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  • INTERNATIONALSUCCESS

    SELECTING, DEVELOPING, AND

    SUPPORTING EXPATRIATE MANAGERS

  • INTERNATIONALSUCCESS

    SELECTING, DEVELOPING, AND

    SUPPORTING EXPATRIATE MANAGERS

    Meena S. WilsonMaxine A. Dalton

    Center for Creative LeadershipGreensboro, North Carolina

  • The Center for Creative Leadership is an international, nonprofit educational institutionfounded in 1970 to advance the understanding, practice, and development of leadershipfor the benefit of society worldwide. As a part of this mission, it publishes books andreports that aim to contribute to a general process of inquiry and understanding in whichideas related to leadership are raised, exchanged, and evaluated. The ideas presented in itspublications are those of the author or authors.

    The Center thanks you for supporting its work through the purchase of this volume. Ifyou have comments, suggestions, or questions about any CCL Press publication, pleasecontact the Director of Publications at the address given below.

    Center for Creative LeadershipPost Office Box 26300

    Greensboro, North Carolina 27438-6300336-288-7210 www.ccl.org

    1998 Center for Creative Leadership

    All rights reserved. No part of this publication may be reproduced, stored in a retrievalsystem, or transmitted, in any form or by any means, electronic, mechanical, photocopy-ing, recording, or otherwise, without the prior written permission of the publisher. Printedin the United States of America.

    CCL No. 180

    Library of Congress Cataloging-in-Publication Data

    Wilson, Meena S.International success : selecting, developing, and supporting expatriate managers /

    Meena S. Wilson, Maxine A. Dalton.p. cm.

    Includes bibliographical references.ISBN 1-882197-45-31. Corporations, Foreign. 2. Corporations, AmericanPersonnel management.

    3. ExecutivesTraining of. 4. Middle managersTraining of. 5. AmericansEmploymentForeign countries. I. Dalton, Maxine A. II. Title.HF5549.5.E45W523 1998658.4'07dc21 98-48114

    CIP

  • v

    Table of Contents

    LIST OF FIGURES AND TABLES ...................................................................................... vi

    PREFACE ..................................................................................................................... vii

    ACKNOWLEDGMENTS .................................................................................................... ix

    INTRODUCTION .............................................................................................................. 1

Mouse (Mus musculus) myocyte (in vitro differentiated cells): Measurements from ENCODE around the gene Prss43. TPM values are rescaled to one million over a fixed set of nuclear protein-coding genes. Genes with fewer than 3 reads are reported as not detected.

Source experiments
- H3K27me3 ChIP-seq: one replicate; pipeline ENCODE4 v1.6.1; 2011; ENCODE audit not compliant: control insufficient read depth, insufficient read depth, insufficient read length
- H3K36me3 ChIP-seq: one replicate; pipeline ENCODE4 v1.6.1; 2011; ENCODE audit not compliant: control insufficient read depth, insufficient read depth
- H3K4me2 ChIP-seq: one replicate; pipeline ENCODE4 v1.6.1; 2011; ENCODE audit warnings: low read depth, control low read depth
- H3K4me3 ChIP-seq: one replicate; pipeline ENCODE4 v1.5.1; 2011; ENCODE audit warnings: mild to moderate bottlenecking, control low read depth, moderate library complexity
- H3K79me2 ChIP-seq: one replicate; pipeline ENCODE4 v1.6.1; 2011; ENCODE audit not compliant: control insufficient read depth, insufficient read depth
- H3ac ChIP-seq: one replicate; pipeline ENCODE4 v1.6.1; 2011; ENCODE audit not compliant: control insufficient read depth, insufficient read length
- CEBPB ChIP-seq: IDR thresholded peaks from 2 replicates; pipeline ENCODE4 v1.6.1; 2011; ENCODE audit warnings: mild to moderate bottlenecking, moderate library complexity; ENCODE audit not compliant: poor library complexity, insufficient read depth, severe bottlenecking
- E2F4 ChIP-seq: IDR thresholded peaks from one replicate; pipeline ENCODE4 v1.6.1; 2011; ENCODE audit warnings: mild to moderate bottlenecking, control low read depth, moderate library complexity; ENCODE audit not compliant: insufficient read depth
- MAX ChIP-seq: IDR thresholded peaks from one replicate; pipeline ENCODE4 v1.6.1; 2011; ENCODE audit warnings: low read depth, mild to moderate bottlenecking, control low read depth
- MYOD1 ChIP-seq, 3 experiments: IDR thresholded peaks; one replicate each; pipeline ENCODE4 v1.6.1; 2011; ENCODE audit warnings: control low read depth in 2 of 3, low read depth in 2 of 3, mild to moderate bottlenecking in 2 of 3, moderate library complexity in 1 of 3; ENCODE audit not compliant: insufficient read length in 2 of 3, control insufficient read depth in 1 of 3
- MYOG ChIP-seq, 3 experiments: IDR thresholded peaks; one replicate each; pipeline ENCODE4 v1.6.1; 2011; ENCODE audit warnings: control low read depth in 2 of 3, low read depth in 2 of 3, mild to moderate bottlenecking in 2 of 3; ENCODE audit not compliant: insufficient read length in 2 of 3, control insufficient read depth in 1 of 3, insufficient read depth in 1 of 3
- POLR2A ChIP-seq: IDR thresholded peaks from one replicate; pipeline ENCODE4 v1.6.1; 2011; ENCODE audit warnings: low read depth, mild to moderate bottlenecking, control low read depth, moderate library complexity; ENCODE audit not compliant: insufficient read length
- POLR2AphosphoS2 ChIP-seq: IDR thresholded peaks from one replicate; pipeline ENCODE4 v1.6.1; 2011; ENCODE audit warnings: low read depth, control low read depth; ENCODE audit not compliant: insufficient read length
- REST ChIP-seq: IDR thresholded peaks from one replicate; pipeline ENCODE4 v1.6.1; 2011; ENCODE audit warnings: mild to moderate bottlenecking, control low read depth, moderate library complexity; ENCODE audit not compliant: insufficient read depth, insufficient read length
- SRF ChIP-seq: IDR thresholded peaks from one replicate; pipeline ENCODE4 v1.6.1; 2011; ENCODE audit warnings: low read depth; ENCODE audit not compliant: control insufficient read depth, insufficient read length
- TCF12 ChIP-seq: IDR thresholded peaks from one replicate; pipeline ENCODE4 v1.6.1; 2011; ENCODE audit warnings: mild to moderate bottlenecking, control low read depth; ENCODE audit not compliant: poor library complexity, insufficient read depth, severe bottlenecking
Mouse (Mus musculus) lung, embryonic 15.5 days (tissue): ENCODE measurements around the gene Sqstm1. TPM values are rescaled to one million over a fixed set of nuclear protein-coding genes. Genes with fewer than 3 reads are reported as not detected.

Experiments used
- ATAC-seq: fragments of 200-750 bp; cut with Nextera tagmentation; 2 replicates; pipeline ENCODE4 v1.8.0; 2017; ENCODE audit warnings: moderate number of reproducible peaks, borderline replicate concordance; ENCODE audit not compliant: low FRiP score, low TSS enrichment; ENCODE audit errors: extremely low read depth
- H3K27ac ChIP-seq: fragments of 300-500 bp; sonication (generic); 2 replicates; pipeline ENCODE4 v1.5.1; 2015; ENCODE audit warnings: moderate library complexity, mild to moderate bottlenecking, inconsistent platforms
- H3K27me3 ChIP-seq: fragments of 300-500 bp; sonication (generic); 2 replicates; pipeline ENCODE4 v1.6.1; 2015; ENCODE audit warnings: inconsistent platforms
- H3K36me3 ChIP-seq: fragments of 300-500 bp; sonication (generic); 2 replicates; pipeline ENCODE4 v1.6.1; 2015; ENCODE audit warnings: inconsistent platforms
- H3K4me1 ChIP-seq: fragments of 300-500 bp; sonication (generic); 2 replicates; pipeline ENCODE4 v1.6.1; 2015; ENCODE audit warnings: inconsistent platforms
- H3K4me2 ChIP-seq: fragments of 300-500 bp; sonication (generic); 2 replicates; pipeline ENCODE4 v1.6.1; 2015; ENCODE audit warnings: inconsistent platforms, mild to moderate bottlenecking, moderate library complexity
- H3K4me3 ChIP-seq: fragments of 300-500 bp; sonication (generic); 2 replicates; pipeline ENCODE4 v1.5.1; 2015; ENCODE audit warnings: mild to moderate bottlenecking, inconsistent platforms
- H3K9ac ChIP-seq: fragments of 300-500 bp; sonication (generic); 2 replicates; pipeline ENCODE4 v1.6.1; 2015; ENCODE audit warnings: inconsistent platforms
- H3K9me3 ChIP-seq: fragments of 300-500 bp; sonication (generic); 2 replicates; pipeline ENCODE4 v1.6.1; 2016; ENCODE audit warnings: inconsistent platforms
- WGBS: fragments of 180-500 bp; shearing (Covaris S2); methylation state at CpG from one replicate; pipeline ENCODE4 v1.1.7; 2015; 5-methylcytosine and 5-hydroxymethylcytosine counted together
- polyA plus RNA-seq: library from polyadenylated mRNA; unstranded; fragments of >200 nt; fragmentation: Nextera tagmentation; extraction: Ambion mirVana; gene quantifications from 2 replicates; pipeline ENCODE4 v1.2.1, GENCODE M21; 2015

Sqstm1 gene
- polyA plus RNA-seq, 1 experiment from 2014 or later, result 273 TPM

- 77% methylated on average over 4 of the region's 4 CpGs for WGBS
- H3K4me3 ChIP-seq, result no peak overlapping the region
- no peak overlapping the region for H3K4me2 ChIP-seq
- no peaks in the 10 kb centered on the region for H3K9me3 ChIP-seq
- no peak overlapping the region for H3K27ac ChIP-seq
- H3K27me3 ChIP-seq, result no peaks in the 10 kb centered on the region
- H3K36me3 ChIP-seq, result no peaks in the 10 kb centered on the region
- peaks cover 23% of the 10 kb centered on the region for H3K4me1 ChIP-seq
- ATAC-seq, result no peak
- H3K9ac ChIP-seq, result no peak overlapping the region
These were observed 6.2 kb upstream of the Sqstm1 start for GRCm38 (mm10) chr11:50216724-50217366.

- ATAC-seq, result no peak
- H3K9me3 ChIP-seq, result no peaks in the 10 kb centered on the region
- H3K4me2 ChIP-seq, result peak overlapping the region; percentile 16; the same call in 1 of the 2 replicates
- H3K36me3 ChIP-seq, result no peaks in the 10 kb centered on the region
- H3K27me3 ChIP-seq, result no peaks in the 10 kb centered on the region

THE COSTS OF FAILURE ................................................................................................ 3

    WHAT DOES EXPATRIATE EFFECTIVENESS MEAN? ........................................................ 5

    HOW TO CREATE AND MAINTAIN A TALENT POOL OF EFFECTIVE EXPATRIATES ............ 7

    Selection ............................................................................................................... 8Short-term Considerations: Personality and Early-life Experiences ............. 8Long-term Consideration: Family Readiness .............................................. 12

    Development ...................................................................................................... 17Short-term Considerations: Language and Cultural Training...................... 17Long-term Consideration: On-the-job Development ................................... 19

    Support .............................................................................................................. 25Short-term Considerations: Outbound Transition and Family Adjustment ............................................................................................... 25Long-term Considerations: Equitable Compensation and Repatriation ...... 27

    Recommendations for Developing a Talent Pool of ExpatriateManagers ........................................................................................................... 30

    CAN GLOBAL PERSPECTIVES BE LEARNED? ................................................................ 32

    REFERENCES AND SUGGESTED READINGS ..................................................................... 35

    APPENDIX A: DESCRIPTION OF RESEARCH ................................................................... 39

    APPENDIX B: INTERVIEW PROTOCOLS ......................................................................... 48

  • vi International Success: Selecting, Developing, and Supporting Expatriate Managers

    Figures

    Figure 1. Expectations for Effectiveness ..................................................................... 6

    Figure 2. Selection-Development-Support (SDS) Framework ................................... 7

    Figure 3. Early-life Experiences: Lessons Learned from Most Frequently Cited Events ........................................................................................................... 10